Mobile Computing

9 IT Best Practices for BYOD Districts

Districts with successful bring your own device programs share their key strategies for rolling out and managing student-owned devices in school.

BYOD teaser

Allowing students to bring their own devices into the classroom is a relatively new concept to many U.S. school districts. BYOD can help personalize learning by letting students work on devices that they are very familiar with, but it also creates some key challenges for the IT professionals who have to balance the need for computing power with the resources provided by their districts. Here, a handful of district technology heads discuss their BYOD best practices and suggest how others might adopt them.

1) Don’t substitute a BYOD program for a 1-to-1 computing initiative. While the two concepts may seem similar from the CTO’s perspective, lumping them together can be a mistake. According to Bob Gravina, CIO at Poway Unified School District in San Diego, “We look at BYOD as an addition to our 1-to-1 initiative, and not as a replacement for every student having access to a device while in school.”

2) Invest in wireless networks and the technology infrastructure to support them. Here’s one instance where the “if you build it, they will come” approach actually works. Gravina said, “When we saw the popularity of laptops and mobile devices among students and teachers, we started building out a network to be able to support those devices.”

That effort has been ongoing over the last 10 years at Poway USD, whose goal is to support three to four devices per student. To achieve that mission, the district built a robust wireless network and invested in switches, access points and other infrastructure components to support that network. “You can’t just put a lot of money into wireless without the bandwidth, or vice versa,” said Gravina. “You really need to do both.”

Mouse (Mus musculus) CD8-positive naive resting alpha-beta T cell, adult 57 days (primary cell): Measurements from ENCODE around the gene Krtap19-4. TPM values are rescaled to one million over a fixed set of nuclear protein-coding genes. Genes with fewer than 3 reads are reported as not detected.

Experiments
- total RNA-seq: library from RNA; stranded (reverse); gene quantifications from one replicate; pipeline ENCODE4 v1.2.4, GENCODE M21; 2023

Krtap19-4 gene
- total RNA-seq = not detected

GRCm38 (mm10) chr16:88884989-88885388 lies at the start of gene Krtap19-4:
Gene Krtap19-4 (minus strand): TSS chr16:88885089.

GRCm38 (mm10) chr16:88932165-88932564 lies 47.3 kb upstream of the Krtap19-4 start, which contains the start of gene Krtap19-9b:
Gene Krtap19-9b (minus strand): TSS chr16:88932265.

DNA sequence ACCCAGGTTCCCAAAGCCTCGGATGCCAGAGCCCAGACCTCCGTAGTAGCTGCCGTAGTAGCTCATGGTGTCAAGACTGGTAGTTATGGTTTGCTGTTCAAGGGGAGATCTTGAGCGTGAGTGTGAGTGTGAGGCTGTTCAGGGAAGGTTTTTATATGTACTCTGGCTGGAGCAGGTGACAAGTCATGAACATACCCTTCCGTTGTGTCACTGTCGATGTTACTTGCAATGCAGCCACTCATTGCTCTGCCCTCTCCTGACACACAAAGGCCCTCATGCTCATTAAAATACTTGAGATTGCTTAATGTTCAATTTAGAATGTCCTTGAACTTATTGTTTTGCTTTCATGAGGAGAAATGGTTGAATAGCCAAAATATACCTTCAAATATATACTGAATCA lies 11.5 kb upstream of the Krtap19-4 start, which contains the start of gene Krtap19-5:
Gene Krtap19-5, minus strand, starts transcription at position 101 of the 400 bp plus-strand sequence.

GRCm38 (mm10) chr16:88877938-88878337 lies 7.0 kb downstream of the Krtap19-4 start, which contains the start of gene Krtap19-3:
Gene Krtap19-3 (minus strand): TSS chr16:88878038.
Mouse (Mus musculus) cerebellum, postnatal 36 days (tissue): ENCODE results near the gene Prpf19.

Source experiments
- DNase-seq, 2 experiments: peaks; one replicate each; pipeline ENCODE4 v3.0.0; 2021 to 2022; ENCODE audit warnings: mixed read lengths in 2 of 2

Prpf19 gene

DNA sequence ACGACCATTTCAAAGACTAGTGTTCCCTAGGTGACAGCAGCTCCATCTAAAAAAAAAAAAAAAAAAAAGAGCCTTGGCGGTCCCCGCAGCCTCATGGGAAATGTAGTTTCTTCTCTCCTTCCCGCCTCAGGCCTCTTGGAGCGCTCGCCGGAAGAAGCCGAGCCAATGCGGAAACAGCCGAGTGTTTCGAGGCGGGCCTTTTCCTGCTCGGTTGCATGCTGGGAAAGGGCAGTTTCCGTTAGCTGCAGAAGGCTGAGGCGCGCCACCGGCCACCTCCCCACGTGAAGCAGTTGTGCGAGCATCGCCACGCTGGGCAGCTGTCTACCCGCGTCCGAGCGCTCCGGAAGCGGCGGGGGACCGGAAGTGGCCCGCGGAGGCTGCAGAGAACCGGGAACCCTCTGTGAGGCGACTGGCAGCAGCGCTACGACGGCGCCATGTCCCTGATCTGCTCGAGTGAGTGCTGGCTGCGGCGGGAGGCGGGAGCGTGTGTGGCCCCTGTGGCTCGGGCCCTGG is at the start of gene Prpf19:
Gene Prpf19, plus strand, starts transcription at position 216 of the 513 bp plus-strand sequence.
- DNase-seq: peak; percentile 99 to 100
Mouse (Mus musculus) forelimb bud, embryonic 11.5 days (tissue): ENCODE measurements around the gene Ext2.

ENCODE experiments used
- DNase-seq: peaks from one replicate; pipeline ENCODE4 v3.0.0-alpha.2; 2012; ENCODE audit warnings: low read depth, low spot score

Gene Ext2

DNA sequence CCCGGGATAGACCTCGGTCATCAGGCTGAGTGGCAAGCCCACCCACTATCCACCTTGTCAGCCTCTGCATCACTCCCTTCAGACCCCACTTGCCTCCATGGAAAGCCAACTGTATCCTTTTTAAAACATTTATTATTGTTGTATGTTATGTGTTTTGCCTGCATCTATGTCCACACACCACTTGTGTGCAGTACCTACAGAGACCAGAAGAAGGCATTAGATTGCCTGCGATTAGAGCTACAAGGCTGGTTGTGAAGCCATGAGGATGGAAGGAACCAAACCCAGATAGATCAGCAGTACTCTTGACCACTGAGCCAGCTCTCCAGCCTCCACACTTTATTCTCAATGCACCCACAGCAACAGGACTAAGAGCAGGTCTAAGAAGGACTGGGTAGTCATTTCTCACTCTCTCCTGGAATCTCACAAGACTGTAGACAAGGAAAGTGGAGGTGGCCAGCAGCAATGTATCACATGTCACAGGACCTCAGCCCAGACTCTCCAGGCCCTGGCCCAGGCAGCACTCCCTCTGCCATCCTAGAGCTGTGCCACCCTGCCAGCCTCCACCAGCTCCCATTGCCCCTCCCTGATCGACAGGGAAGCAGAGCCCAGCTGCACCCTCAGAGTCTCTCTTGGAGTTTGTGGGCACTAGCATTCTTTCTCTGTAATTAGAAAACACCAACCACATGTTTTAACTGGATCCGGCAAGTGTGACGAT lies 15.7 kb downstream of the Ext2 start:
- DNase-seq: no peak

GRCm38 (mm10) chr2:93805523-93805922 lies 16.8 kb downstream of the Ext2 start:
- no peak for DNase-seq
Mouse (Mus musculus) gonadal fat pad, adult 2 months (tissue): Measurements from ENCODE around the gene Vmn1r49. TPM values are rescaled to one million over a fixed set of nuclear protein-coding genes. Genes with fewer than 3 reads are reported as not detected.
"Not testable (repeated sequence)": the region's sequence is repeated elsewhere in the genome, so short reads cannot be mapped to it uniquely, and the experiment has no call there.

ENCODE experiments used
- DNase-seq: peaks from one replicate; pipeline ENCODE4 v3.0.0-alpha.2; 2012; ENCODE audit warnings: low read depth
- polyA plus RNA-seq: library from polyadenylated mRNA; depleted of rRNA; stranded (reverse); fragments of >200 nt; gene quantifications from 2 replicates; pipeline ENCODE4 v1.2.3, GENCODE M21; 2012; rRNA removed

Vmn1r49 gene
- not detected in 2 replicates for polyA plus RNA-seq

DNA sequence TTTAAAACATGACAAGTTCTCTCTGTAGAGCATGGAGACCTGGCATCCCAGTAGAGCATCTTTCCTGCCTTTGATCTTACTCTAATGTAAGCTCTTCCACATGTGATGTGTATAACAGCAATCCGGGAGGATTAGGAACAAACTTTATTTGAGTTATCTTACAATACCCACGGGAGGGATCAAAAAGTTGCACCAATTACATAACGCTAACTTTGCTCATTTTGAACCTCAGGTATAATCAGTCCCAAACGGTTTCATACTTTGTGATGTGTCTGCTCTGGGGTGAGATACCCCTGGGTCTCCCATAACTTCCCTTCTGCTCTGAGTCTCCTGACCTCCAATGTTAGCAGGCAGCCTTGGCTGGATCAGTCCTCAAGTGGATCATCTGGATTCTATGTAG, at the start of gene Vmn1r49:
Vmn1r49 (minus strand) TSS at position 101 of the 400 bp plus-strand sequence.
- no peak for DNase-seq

3) Shoot for a K-12 BYOD initiative. When Meriden Public Schools (CT) wrapped up a successful six-week BYOD pilot in 2014, one of the first questions that came up was, “Do we now roll this out to all students in grades K-12, or just some of them?”

Both Barbara Haeffner, director of curriculum and instructional technology for the 9,000-student district, and Superintendent Mark Benigni said they wanted a districtwide initiative. According to Benigni, “We felt that even our K-5 pupils would benefit from the rollout, regardless of whether they were actively using devices daily in class. So while these younger students may not benefit as much from the BYOD as our secondary schools would, we wanted to send a message that they will in time.”

Haeffner said that simple message opened the door for elementary teachers to embrace some level of technology and encourage students to bring devices into the classroom. “We wanted to make sure that everyone saw this as a K-12 transition,” she said, “and not just as a secondary-school initiative.”

4) Develop a robust cloud network that all stakeholders can use to access key materials and applications. As part of its commitment to BYOD, Poway USD rolled out a single-sign-on, cloud-based portal that students, teachers, staff and parents can access online on a 24/7 basis. Users can view attendance records, test scores, grades, homework, digital textbooks and other materials in real time, according to Gravina. The portal also serves as an e-mail exchange and enables single sign-on for Google Docs and Khan Academy curriculum materials and videos. “It’s both a private network and a public cloud,” said Gravina, “where everyone can access all of their resources on a centralized platform.”